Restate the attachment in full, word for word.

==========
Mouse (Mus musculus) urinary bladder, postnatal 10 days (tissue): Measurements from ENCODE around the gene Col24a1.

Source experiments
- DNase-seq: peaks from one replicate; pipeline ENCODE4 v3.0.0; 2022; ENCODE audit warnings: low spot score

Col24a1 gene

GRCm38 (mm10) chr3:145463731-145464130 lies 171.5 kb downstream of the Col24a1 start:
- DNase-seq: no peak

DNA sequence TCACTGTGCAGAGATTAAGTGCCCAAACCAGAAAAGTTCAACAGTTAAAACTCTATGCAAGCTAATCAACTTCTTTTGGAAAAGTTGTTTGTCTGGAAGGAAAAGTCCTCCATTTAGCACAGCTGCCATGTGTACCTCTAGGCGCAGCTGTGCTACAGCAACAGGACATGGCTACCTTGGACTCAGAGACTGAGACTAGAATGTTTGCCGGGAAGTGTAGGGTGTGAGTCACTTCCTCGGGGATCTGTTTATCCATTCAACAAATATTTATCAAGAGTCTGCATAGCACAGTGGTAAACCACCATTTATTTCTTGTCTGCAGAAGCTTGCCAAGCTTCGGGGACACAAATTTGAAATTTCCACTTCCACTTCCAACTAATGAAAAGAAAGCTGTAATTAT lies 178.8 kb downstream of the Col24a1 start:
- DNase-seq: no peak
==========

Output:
Mouse (Mus musculus) urinary bladder, postnatal 10 days (tissue): Measurements from ENCODE around the gene Col24a1.

Source experiments
- DNase-seq: peaks from one replicate; pipeline ENCODE4 v3.0.0; 2022; ENCODE audit warnings: low spot score

Col24a1 gene

GRCm38 (mm10) chr3:145463731-145464130 lies 171.5 kb downstream of the Col24a1 start:
- DNase-seq: no peak

DNA sequence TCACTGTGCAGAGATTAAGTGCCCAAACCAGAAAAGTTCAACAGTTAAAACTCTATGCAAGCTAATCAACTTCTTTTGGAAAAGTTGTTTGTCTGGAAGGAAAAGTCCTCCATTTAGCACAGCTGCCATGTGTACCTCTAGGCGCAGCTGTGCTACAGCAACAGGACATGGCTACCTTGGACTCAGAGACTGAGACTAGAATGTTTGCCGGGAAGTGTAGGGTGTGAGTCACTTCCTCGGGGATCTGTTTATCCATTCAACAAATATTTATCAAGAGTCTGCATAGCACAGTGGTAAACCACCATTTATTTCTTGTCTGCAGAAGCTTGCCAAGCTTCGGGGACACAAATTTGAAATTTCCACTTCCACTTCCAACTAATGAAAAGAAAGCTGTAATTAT lies 178.8 kb downstream of the Col24a1 start:
- DNase-seq: no peak